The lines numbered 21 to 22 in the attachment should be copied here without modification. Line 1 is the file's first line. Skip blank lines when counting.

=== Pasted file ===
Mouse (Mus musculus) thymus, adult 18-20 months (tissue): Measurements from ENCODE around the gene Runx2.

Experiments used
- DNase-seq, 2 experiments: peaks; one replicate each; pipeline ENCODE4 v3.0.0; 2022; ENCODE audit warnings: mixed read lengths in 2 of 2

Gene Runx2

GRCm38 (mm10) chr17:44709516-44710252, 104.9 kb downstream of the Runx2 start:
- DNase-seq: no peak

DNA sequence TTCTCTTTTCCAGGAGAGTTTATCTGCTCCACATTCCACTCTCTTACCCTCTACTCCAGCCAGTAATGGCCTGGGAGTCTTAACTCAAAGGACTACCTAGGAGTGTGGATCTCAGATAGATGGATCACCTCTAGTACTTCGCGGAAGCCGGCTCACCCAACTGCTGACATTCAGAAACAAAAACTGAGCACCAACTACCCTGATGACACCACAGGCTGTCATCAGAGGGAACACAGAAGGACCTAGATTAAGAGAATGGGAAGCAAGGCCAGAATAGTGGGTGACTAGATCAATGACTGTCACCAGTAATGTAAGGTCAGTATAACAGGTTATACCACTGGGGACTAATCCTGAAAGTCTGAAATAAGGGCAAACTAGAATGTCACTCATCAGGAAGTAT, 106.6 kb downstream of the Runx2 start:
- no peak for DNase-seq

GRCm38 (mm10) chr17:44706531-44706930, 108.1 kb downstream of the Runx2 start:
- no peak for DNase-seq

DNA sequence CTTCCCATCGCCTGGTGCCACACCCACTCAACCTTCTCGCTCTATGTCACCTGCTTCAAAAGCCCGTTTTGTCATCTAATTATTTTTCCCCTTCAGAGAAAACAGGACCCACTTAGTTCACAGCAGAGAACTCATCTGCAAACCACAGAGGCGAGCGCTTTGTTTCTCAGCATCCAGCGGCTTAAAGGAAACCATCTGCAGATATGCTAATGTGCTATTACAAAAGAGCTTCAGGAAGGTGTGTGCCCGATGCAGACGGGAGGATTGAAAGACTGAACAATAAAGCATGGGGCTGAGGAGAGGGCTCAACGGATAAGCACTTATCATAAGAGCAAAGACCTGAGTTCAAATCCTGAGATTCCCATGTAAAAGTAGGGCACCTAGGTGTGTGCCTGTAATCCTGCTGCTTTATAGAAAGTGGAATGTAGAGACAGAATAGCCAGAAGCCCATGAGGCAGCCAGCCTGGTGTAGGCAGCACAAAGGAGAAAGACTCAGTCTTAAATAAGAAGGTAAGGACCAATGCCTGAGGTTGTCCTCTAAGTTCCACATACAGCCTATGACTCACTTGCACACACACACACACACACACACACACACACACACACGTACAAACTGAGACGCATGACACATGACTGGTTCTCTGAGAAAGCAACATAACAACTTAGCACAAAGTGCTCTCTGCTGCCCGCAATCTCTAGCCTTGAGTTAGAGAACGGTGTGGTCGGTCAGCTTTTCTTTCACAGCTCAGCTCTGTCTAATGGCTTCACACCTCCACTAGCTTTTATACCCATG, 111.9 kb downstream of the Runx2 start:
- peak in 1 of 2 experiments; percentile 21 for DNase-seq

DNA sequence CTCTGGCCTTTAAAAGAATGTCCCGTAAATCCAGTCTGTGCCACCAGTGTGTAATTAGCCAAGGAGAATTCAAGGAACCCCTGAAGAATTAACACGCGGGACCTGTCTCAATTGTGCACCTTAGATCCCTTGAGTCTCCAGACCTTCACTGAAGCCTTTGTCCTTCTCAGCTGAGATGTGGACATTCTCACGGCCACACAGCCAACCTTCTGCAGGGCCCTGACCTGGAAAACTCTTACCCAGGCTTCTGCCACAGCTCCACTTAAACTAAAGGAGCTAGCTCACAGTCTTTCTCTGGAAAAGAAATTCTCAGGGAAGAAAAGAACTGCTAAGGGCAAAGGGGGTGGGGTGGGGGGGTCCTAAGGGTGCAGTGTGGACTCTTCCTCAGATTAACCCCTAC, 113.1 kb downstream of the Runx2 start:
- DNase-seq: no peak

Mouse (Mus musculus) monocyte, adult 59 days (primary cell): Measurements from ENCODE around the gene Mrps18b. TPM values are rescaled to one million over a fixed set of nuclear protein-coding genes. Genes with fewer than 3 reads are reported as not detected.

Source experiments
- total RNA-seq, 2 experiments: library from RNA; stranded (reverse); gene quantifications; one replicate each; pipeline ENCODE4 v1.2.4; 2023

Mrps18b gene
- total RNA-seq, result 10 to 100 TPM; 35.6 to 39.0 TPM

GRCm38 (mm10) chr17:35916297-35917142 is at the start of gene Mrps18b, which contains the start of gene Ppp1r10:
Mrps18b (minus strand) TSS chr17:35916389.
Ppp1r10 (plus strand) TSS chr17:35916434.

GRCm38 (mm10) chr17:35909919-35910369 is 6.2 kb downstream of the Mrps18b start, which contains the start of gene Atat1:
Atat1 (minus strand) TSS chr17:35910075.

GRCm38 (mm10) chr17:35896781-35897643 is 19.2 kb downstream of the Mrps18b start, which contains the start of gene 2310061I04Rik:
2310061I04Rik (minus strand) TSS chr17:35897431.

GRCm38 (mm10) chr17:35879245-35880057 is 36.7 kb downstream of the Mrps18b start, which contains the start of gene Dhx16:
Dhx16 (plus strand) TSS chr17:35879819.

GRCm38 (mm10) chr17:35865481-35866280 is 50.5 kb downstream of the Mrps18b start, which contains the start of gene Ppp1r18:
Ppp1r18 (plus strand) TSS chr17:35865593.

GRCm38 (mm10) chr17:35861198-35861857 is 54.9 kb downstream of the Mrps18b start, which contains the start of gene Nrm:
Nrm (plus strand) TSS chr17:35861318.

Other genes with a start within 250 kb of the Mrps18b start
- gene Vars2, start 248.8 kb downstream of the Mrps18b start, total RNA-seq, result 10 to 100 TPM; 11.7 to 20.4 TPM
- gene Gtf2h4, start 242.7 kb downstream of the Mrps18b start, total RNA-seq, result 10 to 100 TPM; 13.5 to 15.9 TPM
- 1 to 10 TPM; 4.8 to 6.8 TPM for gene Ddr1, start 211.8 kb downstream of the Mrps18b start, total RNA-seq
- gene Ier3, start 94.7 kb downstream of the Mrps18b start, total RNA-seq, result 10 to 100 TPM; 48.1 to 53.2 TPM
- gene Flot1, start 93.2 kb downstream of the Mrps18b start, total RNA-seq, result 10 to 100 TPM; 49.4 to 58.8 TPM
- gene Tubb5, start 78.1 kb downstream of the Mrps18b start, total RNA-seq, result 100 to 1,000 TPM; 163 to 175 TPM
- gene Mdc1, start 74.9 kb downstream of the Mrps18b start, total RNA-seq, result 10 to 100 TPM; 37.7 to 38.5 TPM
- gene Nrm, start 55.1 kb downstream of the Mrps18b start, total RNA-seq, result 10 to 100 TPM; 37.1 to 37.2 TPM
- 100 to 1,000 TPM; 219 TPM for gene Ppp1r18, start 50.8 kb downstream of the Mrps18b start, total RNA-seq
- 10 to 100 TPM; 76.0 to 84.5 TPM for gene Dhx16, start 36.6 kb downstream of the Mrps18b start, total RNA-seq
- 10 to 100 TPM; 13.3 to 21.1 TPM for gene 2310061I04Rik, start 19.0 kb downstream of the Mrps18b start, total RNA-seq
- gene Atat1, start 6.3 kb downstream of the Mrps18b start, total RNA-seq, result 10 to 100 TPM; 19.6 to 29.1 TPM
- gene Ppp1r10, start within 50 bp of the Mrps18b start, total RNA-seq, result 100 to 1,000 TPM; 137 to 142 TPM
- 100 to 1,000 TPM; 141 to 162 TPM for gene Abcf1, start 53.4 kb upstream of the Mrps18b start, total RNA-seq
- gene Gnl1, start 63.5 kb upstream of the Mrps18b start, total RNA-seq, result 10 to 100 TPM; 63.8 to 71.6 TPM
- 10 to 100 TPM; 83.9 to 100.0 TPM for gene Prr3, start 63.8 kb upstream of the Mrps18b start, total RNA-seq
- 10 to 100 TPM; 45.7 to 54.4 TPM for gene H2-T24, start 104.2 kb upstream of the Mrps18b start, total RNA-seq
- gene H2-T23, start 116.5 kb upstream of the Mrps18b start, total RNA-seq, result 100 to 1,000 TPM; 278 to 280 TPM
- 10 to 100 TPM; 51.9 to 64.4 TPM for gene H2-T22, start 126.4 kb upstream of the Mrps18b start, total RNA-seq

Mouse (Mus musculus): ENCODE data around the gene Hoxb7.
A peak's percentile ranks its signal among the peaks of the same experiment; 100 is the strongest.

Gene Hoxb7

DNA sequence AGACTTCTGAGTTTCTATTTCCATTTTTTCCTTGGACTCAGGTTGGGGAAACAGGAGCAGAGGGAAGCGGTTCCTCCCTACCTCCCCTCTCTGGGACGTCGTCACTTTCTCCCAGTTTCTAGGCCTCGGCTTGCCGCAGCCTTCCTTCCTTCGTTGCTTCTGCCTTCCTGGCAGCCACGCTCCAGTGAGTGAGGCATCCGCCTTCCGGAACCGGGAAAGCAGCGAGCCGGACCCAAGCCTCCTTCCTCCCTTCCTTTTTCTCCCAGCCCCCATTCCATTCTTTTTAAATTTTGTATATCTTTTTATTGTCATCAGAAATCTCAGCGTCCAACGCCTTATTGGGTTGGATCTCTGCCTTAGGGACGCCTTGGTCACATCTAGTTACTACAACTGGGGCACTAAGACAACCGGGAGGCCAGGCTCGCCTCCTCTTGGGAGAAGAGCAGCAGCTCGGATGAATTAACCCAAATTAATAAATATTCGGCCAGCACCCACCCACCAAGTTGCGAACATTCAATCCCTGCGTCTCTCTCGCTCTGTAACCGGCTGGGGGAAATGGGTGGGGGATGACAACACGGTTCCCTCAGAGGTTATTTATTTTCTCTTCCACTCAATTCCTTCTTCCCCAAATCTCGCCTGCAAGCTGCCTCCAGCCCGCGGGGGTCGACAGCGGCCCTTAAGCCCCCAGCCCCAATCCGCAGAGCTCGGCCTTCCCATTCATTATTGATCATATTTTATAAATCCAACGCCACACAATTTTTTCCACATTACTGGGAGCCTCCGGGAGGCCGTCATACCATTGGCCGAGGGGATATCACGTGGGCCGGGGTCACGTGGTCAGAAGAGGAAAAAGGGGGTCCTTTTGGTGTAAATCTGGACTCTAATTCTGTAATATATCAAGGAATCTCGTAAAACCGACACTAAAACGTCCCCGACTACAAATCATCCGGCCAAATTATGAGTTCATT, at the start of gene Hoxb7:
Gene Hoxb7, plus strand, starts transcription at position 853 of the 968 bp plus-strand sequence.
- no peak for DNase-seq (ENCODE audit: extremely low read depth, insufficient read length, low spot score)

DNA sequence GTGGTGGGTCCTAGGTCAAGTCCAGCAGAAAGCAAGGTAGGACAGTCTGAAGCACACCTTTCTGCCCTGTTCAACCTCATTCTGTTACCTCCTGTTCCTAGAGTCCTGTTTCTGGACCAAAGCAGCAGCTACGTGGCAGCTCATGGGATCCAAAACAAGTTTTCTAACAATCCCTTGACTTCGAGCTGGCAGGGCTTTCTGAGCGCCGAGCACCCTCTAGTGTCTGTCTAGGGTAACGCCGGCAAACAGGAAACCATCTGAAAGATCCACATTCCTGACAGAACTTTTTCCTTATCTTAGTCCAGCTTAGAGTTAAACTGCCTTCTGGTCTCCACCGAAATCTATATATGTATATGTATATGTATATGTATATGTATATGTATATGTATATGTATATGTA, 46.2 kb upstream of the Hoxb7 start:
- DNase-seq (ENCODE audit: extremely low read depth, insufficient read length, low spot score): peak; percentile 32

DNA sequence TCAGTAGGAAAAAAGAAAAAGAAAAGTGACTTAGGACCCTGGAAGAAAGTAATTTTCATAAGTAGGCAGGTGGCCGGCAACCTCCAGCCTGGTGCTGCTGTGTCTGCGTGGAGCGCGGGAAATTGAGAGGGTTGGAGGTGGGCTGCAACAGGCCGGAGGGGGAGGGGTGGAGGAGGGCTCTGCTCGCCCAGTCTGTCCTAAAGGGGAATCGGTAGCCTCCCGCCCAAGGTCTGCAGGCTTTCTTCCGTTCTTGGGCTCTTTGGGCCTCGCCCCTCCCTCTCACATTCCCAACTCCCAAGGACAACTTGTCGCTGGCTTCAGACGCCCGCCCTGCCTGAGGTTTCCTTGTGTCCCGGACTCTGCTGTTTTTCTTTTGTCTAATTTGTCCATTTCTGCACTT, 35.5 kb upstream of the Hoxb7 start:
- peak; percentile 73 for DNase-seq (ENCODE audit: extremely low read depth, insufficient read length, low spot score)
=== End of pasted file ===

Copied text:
Mrps18b (minus strand) TSS chr17:35916389.
Ppp1r10 (plus strand) TSS chr17:35916434.